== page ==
• As we start honoring our own feelings and needs, we increase our capacity to empathize with others’ feelings and needs.

  • Our relationships shift from habits of shame, blame, defense and control, into habits of connecting, reflecting, allowing and loving.

3 Comments

  1. Suzanne Long

    The videos on acceptation criticism, letting go of judgment, and self-compassion have provided tools that are moving me along the path to nonviolence. Your online course BBR is invaluable and i go back to it. I have felt brave when i have had the courage to speak at all about my own needs or the needs of others.
    Recently Robin Diangelo gave a presentation on “white fragility” in which she challenged the audience to not be silent about racial injustice. Many people were offended by her observations of white behavior or lack thereof toward black people.
    Having heard you “language” the teachings of Marshall i feel some courage to speak out about the need/value to include and love everyone. So i thank you.

    Reply
  2. Sal Ingoglia

    Hi Yvette, I am 72 years old and I recently moved a little over a year ago from New York to South Carolina. I live only about 3 miles away from my youngest daughter.I live in an apartment alone and I have been alone for the last 26 years. My wife of 20 of marriage passed away in 1991 from cancer at the age of 41 years old. I have two other children living in New York and I went to visit them this past Christmas. I still consider myself healthy and I live on the third floor without an elevator and I do just fine. I do have some bouts of vertigo at certain times but the Veterans Administration helps me out with appointments and keeping up with my health.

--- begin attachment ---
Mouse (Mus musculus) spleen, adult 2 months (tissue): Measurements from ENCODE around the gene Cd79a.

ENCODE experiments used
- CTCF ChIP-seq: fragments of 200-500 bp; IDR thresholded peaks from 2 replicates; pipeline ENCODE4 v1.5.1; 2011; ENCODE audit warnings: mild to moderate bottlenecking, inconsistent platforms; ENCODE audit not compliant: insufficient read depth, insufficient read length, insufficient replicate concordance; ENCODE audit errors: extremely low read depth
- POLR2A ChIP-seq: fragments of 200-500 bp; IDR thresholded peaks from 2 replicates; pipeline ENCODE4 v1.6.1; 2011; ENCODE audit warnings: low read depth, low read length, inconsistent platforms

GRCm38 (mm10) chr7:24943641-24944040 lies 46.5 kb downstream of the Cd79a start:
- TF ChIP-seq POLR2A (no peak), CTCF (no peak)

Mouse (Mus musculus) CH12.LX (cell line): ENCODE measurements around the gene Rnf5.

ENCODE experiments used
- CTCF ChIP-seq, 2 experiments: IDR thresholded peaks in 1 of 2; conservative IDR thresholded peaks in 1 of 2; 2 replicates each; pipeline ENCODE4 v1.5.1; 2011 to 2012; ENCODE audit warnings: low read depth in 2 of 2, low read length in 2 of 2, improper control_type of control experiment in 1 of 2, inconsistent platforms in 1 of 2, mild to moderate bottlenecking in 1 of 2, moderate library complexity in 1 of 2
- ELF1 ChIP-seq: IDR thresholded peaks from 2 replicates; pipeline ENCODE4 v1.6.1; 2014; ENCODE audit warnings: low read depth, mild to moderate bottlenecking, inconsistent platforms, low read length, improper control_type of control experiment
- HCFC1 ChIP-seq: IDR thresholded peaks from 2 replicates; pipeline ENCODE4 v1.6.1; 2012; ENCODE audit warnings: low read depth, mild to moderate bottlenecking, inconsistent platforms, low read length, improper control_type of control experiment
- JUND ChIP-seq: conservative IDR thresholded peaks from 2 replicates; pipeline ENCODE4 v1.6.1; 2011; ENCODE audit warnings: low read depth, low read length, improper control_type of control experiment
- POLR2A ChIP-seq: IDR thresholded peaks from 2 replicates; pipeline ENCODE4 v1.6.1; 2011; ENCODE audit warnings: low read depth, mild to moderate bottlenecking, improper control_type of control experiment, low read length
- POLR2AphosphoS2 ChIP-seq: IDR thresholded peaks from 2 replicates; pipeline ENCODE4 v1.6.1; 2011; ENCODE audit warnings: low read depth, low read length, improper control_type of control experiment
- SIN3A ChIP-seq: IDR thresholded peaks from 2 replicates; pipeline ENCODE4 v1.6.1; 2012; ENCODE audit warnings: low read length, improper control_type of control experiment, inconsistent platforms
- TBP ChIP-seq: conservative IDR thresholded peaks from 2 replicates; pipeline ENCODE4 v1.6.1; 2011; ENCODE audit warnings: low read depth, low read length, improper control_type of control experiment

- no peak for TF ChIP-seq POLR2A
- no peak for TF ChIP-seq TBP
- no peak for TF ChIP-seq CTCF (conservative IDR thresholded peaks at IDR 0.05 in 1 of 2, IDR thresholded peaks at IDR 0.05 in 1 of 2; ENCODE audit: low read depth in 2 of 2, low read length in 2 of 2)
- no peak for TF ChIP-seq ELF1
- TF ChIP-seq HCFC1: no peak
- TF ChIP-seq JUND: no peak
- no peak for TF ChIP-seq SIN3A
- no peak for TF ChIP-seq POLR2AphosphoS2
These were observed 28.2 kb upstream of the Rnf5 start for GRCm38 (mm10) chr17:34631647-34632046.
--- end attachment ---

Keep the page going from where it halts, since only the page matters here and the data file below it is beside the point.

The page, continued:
As the years go by I miss being married and I miss being loved and I miss loving that special woman in my life. I do get out and meet people because I have been retired for a while and I joined two Toastmasters clubs and I also joined a gym so I can go on the treadmill and I joined another gentle exercise program. I know there are times that I have to extend myself and ask some woman who I have been acquainted with and ask them if they want to go for a cup of coffee but for some reason I just don’t do that. I want to do that but again for some reason I don’t and I think it’s the feeling of being rejected or maybe it’s the feeling of I’m just settled in my own ways and I think that I won’t find love again.
    Can you help me in defining what all my true feelings at this point in time are and are there ways to look at this from a different perspective?
    I really enjoy your videos Yvete and all the things that I read about what you say and I really appreciate your support and your concern.
    Have a wonderful day Yvette and thank you very much!

    Sal Ingoglia: Sal330sc@gmail.com

    Reply
    • Yvette Erasmus

      Hi Sal – As I read through this again this morning, I wonder if you were feeling some loneliness, longing or sadness as you were reflecting on the places where relationships are feeling satisfying and not as satisfying in your life? I wondered if you were longing for more connection, companionship and a sense of being known and seen by people who are important to you? Hoping that you get the support and connection that you may be longing for! I so appreciated your comment and sharing.

      Reply